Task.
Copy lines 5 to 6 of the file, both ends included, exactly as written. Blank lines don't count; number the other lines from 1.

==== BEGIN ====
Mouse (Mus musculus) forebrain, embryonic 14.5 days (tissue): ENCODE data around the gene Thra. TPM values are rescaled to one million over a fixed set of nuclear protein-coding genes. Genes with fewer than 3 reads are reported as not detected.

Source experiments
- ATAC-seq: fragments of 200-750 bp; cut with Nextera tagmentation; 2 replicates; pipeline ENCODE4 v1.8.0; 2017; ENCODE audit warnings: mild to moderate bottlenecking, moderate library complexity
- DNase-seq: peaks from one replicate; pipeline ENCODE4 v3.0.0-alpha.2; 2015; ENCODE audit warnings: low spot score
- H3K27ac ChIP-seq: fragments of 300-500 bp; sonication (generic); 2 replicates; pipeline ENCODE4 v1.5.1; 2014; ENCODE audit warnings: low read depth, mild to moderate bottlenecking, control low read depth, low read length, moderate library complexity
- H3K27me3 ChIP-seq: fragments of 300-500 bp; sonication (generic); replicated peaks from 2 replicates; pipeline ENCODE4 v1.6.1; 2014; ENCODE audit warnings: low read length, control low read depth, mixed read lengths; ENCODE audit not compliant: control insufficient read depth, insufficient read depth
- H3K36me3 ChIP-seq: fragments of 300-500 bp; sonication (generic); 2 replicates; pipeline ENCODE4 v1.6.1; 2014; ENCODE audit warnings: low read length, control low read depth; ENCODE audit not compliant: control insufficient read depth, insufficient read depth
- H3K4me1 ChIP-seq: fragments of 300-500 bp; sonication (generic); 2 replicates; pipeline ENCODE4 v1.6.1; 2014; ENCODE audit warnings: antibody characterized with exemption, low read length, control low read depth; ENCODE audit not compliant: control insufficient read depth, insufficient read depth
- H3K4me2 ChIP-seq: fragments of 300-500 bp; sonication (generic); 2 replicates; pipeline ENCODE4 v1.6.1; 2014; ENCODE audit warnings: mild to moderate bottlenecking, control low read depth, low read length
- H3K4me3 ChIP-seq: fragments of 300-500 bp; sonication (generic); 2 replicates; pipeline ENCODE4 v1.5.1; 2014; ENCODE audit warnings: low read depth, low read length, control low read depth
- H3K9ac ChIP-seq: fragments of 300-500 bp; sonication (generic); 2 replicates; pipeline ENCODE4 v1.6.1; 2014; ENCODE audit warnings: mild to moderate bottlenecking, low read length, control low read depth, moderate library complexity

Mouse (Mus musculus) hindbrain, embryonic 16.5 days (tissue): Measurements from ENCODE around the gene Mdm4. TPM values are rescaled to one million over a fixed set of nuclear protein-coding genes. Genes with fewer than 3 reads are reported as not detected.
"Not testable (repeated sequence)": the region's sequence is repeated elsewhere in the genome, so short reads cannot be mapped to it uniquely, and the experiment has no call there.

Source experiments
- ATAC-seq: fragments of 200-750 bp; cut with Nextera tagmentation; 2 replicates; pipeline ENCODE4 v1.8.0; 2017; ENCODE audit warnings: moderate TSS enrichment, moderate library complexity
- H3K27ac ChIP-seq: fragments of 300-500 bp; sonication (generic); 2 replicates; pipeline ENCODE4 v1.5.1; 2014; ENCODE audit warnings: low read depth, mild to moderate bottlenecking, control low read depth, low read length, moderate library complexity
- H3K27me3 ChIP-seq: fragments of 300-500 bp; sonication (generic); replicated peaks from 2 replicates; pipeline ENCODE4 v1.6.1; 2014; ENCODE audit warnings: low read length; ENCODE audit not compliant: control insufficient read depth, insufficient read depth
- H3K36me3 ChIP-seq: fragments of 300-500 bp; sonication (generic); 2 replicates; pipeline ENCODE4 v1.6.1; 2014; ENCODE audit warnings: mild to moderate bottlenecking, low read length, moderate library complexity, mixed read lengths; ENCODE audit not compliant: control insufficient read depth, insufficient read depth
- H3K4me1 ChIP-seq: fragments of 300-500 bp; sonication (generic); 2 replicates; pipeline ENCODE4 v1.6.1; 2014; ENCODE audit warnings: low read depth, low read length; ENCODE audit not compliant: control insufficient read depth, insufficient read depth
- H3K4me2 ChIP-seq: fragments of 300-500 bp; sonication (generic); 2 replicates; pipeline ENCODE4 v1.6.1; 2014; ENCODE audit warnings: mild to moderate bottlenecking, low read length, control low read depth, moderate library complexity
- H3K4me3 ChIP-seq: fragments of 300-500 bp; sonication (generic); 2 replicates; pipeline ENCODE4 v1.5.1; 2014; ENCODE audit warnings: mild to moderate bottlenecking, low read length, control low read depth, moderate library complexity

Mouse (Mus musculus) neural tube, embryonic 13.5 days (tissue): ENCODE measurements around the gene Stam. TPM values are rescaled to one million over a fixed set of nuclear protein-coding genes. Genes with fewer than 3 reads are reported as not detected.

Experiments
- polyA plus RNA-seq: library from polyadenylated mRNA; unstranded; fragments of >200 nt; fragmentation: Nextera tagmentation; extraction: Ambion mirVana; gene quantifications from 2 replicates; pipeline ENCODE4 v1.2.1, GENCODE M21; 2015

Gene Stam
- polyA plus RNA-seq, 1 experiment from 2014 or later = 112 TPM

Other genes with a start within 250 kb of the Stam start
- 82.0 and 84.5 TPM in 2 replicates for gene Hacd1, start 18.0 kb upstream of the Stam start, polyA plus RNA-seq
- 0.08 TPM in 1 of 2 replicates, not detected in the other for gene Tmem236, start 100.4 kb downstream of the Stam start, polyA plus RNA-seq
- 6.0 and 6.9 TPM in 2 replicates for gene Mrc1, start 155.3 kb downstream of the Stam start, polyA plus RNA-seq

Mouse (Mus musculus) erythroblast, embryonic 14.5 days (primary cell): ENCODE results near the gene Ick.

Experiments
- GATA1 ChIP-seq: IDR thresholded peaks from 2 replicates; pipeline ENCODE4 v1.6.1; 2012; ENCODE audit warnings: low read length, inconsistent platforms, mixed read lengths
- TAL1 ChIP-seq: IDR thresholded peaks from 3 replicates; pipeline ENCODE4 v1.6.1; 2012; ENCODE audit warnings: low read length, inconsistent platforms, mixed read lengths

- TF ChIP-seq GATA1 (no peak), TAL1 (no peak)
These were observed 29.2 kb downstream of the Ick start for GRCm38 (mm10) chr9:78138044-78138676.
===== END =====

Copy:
- H3K27ac ChIP-seq: fragments of 300-500 bp; sonication (generic); 2 replicates; pipeline ENCODE4 v1.5.1; 2014; ENCODE audit warnings: low read depth, mild to moderate bottlenecking, control low read depth, low read length, moderate library complexity
- H3K27me3 ChIP-seq: fragments of 300-500 bp; sonication (generic); replicated peaks from 2 replicates; pipeline ENCODE4 v1.6.1; 2014; ENCODE audit warnings: low read length, control low read depth, mixed read lengths; ENCODE audit not compliant: control insufficient read depth, insufficient read depth